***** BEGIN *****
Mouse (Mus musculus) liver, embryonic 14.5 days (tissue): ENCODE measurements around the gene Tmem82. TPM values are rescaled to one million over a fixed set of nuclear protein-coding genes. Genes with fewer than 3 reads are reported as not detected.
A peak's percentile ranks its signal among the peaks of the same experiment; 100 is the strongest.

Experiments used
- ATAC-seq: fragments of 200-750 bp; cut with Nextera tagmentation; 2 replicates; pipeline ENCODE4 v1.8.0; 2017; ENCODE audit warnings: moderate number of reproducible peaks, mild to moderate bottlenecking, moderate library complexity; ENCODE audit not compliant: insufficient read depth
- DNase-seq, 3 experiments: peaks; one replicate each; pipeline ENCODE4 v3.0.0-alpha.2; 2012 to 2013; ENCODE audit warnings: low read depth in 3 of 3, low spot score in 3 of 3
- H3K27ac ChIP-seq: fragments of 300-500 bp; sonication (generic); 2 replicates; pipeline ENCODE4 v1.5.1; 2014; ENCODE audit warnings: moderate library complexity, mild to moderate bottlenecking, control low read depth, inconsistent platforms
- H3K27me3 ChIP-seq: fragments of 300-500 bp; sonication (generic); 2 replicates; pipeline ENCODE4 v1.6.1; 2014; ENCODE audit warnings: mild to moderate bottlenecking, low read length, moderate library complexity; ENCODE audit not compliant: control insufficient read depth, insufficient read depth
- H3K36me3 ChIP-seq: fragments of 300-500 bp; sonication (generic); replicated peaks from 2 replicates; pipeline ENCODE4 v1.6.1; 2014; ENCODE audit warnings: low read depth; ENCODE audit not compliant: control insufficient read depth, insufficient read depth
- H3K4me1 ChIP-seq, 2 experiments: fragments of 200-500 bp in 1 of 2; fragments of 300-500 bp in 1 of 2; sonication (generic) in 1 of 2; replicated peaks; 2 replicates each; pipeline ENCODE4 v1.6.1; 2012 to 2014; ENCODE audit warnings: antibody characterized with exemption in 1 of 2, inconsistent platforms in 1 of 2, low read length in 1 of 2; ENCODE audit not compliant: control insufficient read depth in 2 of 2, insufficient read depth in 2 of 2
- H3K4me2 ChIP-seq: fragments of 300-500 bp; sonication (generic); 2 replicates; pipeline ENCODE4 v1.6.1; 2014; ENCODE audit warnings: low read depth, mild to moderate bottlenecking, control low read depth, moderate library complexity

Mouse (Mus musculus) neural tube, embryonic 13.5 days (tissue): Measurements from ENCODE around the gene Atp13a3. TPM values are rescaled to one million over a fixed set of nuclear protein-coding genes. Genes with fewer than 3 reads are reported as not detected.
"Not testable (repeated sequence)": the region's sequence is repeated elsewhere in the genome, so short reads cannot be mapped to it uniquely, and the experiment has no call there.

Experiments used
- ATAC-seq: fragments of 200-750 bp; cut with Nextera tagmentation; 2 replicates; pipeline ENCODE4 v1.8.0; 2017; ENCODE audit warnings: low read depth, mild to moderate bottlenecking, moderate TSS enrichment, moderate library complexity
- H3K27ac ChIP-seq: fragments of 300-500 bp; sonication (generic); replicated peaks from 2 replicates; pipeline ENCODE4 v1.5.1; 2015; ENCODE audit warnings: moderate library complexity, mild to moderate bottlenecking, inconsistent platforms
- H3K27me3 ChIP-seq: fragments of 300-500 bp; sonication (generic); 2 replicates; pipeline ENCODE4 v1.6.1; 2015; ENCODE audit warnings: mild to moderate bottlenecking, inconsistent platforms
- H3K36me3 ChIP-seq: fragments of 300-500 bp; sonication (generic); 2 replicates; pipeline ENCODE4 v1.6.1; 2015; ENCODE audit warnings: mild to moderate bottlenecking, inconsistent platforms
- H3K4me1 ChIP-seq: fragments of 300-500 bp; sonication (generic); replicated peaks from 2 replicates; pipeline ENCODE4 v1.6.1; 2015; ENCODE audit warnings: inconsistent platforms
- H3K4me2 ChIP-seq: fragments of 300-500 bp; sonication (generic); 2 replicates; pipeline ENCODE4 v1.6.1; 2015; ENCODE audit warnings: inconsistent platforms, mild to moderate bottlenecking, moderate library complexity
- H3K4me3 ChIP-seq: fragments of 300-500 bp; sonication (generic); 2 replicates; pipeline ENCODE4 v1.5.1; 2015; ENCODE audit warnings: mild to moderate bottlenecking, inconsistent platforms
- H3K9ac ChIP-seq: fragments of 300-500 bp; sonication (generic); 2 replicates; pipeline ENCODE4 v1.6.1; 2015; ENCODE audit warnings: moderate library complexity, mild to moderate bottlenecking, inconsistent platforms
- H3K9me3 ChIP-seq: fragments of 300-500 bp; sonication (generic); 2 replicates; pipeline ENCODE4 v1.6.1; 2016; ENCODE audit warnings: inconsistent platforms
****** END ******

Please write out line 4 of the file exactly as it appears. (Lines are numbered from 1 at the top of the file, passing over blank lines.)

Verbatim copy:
- ATAC-seq: fragments of 200-750 bp; cut with Nextera tagmentation; 2 replicates; pipeline ENCODE4 v1.8.0; 2017; ENCODE audit warnings: moderate number of reproducible peaks, mild to moderate bottlenecking, moderate library complexity; ENCODE audit not compliant: insufficient read depth